99

Client wants two color borders for an embossed look. Can I do this on one element? I was hoping to avoid stacking two DOM elements with individual borders.

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11 Answers 11

142

Yep: Use the outline property; it acts as a second border outside of your border. Beware, tho', it can interact in a wonky fashion with margins, paddings and drop-shadows. In some browsers you might have to use a browser-specific prefix as well; in order to make sure it picks up on it: -webkit-outline and the like (although WebKit in particular doesn't require this).

This can also be useful in the case where you want to jettison the outline for certain browsers (such as is the case if you want to combine the outline with a drop shadow; in WebKit the outline is inside of the shadow; in FireFox it is outside, so -moz-outline: 0 is useful to ensure that you don't get a gnarly line around your beautiful CSS drop shadow).

.someclass {
  border: 1px solid blue;
  outline: 1px solid darkblue;
}

Edit: Some people have remarked that outline doesn't jive well with IE < 8. While this is true; supporting IE < 8 really isn't something you should be doing.

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  • 27
    -1 for "supporting IE < 8 really isn't something you should be doing". Not supporting IE6 may be fine. But not supporting IE7 is ridiculous, no site with a non-technical audience can afford this – Pekka Oct 11 '10 at 14:36
  • 6
    outline has been around since CSS2. – BoltClock Oct 11 '10 at 14:45
  • 157
    +1 for not supporting IE 7, while your site should always work and look reasonably well in IE 7, full support is not necessary. especially if it's just a two color border. i'm personally using box-shadow and other 'advanced' features. IE7 can't see a box-shadow, ... big deal. there is no reason to use a less suited, overly complicated, or even outdated solution, just to work around IE7s quirks. – Marian Theisen Sep 30 '11 at 19:57
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    Also, see this reference for good accessibility reasons NOT to hack the outline property for design purposes: outlinenone.com – Joel Glovier Jun 14 '12 at 16:23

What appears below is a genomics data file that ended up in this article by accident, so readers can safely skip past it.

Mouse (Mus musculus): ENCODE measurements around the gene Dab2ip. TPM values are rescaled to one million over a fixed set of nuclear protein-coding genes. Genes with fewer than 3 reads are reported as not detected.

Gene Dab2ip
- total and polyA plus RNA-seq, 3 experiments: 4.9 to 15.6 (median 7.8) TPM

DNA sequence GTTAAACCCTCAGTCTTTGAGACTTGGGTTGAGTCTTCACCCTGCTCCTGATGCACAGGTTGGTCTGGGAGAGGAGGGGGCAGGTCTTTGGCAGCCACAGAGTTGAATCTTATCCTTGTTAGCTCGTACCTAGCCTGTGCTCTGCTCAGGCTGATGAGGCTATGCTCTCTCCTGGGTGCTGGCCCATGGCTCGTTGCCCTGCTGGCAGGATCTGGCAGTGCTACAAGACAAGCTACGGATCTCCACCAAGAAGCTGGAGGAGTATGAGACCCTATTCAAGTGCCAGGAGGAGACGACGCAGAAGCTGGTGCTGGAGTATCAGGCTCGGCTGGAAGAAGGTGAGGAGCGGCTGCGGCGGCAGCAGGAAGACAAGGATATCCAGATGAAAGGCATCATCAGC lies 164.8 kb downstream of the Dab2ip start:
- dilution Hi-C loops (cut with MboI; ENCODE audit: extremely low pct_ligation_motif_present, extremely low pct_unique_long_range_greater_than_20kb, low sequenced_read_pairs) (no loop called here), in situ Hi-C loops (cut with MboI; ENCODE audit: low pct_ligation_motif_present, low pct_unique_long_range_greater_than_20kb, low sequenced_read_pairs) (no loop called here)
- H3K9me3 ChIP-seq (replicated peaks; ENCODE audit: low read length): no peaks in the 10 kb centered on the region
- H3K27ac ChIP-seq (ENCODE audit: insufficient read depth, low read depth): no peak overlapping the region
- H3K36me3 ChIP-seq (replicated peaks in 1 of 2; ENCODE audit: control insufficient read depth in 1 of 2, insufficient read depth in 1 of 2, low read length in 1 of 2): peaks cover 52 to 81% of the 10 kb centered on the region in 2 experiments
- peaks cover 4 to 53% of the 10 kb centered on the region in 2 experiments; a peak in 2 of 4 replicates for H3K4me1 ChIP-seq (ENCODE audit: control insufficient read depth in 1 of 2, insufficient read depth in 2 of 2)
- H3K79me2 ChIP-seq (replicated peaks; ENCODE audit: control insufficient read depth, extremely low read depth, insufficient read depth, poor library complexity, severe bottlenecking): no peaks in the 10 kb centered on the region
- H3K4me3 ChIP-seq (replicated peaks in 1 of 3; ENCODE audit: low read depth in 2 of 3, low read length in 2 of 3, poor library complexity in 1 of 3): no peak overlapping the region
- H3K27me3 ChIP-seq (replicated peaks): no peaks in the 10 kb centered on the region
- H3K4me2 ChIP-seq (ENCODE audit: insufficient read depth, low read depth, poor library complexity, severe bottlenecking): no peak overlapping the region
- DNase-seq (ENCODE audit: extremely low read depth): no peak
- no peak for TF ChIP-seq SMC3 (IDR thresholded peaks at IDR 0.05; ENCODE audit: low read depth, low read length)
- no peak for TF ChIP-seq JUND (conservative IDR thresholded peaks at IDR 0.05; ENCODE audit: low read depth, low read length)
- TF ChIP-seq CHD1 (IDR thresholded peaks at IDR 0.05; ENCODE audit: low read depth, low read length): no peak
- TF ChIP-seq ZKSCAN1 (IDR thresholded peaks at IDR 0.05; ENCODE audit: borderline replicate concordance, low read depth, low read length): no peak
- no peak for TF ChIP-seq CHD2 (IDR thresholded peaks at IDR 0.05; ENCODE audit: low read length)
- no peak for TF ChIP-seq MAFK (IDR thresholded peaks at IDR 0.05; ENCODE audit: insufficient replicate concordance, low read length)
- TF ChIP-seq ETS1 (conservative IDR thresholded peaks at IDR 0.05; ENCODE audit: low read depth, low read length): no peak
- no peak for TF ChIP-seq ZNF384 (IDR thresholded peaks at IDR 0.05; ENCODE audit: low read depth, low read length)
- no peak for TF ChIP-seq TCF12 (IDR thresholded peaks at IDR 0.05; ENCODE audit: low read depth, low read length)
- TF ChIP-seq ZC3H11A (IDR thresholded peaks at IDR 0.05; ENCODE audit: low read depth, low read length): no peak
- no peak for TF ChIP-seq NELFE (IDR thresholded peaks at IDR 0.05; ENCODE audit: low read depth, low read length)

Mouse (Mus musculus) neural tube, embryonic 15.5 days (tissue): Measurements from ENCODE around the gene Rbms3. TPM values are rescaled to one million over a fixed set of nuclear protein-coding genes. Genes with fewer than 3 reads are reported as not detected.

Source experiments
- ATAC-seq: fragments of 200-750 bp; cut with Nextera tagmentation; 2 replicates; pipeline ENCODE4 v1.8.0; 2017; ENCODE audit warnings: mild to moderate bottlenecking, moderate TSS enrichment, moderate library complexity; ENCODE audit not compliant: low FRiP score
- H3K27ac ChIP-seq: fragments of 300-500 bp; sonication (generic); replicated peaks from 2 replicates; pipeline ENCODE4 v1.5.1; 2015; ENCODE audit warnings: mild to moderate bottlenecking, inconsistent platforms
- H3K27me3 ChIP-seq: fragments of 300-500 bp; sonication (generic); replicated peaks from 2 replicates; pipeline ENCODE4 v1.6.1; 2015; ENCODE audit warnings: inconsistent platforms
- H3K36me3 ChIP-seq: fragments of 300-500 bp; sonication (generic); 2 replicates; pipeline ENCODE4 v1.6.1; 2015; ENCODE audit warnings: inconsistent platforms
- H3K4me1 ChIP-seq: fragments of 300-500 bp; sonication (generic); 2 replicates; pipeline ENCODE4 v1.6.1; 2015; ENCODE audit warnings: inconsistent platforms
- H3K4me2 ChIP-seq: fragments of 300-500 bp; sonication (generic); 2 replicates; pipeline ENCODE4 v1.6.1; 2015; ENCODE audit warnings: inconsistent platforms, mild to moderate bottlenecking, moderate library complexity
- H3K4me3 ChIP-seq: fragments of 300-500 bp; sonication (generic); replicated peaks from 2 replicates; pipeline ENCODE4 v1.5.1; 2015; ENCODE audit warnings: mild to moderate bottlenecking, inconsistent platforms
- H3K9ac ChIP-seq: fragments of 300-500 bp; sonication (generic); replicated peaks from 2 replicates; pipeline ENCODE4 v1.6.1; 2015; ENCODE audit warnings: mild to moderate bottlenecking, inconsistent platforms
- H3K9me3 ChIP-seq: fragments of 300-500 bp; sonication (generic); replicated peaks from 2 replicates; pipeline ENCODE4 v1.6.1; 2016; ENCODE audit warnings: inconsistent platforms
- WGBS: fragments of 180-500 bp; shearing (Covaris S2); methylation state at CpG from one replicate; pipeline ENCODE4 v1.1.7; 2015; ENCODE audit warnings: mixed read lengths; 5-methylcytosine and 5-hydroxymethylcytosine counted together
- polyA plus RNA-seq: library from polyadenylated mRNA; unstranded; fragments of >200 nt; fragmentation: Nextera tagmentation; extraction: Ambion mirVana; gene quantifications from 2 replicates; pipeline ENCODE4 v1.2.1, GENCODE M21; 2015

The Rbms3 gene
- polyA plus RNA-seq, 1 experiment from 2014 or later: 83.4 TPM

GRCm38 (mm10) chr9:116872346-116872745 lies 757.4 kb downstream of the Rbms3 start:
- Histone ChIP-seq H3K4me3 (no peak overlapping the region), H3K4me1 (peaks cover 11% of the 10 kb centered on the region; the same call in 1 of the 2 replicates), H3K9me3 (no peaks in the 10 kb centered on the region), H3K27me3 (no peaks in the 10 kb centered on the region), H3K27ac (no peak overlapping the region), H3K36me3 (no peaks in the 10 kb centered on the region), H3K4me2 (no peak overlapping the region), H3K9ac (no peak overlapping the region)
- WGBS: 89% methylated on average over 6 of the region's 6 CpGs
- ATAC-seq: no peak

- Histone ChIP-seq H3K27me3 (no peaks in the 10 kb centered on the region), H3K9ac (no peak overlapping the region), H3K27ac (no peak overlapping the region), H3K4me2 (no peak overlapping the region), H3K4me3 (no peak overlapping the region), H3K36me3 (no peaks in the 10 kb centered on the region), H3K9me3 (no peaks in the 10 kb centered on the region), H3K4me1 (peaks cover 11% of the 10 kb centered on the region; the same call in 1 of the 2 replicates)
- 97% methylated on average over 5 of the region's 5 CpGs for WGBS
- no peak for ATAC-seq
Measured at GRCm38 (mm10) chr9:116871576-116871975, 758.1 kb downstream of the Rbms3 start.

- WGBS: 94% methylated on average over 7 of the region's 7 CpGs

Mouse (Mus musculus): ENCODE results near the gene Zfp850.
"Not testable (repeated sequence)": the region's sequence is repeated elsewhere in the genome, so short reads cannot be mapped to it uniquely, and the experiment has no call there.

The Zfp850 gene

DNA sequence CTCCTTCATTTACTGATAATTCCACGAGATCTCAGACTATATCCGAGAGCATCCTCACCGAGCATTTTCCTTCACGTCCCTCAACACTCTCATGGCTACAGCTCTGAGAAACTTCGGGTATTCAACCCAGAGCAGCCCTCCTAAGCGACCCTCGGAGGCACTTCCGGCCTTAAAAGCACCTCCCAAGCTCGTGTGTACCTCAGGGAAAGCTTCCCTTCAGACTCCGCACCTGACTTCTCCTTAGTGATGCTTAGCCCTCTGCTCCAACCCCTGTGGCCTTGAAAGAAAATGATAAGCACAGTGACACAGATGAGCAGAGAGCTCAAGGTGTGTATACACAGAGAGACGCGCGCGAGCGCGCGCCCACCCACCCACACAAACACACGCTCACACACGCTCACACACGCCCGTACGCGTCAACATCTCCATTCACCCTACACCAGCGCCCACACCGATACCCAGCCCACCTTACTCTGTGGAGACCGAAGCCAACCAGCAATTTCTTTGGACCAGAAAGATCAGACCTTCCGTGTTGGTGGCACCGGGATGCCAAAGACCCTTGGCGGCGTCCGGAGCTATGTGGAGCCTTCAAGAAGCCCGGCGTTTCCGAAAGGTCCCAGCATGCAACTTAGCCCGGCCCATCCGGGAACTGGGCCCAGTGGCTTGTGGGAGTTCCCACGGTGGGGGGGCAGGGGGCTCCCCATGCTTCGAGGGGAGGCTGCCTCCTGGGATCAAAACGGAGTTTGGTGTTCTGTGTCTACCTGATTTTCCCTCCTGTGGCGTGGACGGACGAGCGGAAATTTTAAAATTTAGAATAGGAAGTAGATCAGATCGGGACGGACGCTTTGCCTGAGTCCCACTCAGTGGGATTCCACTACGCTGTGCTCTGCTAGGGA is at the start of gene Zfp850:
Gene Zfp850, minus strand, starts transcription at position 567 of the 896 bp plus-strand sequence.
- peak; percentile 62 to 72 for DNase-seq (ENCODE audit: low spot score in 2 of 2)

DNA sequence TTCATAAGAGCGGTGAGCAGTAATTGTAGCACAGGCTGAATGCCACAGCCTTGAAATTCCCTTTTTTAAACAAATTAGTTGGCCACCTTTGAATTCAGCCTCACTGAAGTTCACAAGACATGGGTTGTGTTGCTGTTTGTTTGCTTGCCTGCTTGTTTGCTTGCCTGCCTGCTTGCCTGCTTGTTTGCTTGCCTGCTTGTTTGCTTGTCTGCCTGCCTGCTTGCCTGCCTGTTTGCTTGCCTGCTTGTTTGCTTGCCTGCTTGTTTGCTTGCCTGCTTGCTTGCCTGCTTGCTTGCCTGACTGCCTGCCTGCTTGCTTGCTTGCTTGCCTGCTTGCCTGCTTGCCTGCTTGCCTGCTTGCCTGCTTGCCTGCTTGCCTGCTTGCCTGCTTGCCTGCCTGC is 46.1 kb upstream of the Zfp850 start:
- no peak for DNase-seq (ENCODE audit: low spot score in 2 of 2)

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    A word of caution, outline is less versatile than border. In particular, W3C says: "Note. The outline is the same on all sides. In contrast to borders, there is no 'outline-top' or 'outline-left' property." (Emphasis mine.) – Bob Stein Feb 20 '13 at 3:05
71

This is very possible. It just takes a little CSS trickery!

div.border {
  border: 1px solid #000;
  position: relative;
}

div.border:before {
  position: absolute;
  display: block;
  content: '';
  border: 1px solid red;
  height: 100%;
  width: 100%;
  box-sizing: border-box;
  -moz-box-sizing: border-box;
  -webkit-box-sizing: border-box;
}
<div class="border">Hi I have two border colors<br />I am also Fluid</div>

Is that what you are looking for?

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  • Indeed it's tricky, but it degrades gracefully and even works on my HTC's stock browser (Android)! If you use border-radius, try reducing the inner border's radius by one pixel, that will make the gap between the two rounded borders nearly unnoticable. – flu Nov 22 '11 at 16:14
  • This is nice. Using bottom:1px rather than height:100% worked better for me for just a bottom border :) – Nick Jan 19 '13 at 6:14
  • if you have a padding for the div.border, I found that adding a negative margin with the same dimensions for the div.border:before, helped to keep everything inline. Maybe there's a better way to do it? jsFiddle – NW Tech Jan 23 '14 at 22:23
34

Another way is to use box-shadow:

#mybox {
box-shadow:
  0 0 0 1px #CCC,
  0 0 0 2px #888,
  0 0 0 3px #444,
  0 0 0 4px #000;
-moz-box-shadow:
  0 0 0 1px #CCC,
  0 0 0 2px #888,
  0 0 0 3px #444,
  0 0 0 4px #000;
-webkit-shadow:
  0 0 0 1px #CCC,
  0 0 0 2px #888,
  0 0 0 3px #444,
  0 0 0 4px #000;
}

<div id="mybox">ABC</div>

See example here.

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  • I prefer this since it works with border-radius unlike the outline method – Johan Jun 7 '17 at 11:17
18

Have you tried the different border styles available within the CSS spec? There's already two border styles that might accommodate your need: